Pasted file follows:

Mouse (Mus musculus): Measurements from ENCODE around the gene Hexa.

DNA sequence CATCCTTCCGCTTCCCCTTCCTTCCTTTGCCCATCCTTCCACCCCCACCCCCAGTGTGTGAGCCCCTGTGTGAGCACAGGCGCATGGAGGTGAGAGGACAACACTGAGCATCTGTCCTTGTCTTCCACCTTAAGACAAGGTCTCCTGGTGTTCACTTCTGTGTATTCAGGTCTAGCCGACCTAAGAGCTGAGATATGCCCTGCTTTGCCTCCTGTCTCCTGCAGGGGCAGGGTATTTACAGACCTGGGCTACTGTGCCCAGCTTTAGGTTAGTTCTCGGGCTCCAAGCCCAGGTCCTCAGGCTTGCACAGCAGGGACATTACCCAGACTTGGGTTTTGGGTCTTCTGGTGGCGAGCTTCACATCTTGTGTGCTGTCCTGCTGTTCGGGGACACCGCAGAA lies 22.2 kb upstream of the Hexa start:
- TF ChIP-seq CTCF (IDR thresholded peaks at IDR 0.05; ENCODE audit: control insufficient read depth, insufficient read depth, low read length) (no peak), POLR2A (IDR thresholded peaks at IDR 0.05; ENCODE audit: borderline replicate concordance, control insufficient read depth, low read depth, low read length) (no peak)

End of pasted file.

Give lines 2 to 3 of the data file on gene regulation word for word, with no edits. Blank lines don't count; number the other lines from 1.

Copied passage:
DNA sequence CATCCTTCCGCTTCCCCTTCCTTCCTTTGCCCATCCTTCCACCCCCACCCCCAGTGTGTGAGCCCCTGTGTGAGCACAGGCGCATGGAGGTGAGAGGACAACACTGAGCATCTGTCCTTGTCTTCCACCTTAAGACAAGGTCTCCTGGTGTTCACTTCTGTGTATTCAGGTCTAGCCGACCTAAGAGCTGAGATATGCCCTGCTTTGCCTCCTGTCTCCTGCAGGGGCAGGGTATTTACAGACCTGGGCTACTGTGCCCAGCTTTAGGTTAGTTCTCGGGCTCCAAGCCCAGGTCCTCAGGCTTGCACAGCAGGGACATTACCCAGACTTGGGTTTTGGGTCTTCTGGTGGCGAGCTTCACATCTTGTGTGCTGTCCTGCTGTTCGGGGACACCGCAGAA lies 22.2 kb upstream of the Hexa start:
- TF ChIP-seq CTCF (IDR thresholded peaks at IDR 0.05; ENCODE audit: control insufficient read depth, insufficient read depth, low read length) (no peak), POLR2A (IDR thresholded peaks at IDR 0.05; ENCODE audit: borderline replicate concordance, control insufficient read depth, low read depth, low read length) (no peak)